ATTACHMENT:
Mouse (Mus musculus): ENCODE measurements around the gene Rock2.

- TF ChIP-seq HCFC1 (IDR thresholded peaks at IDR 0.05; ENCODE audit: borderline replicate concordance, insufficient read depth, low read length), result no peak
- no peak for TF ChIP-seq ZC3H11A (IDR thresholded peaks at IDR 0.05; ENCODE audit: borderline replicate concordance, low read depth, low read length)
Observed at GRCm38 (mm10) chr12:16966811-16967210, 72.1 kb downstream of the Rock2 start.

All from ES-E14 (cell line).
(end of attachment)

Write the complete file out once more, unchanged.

Mouse (Mus musculus): ENCODE measurements around the gene Rock2.

- TF ChIP-seq HCFC1 (IDR thresholded peaks at IDR 0.05; ENCODE audit: borderline replicate concordance, insufficient read depth, low read length), result no peak
- no peak for TF ChIP-seq ZC3H11A (IDR thresholded peaks at IDR 0.05; ENCODE audit: borderline replicate concordance, low read depth, low read length)
Observed at GRCm38 (mm10) chr12:16966811-16967210, 72.1 kb downstream of the Rock2 start.

All from ES-E14 (cell line).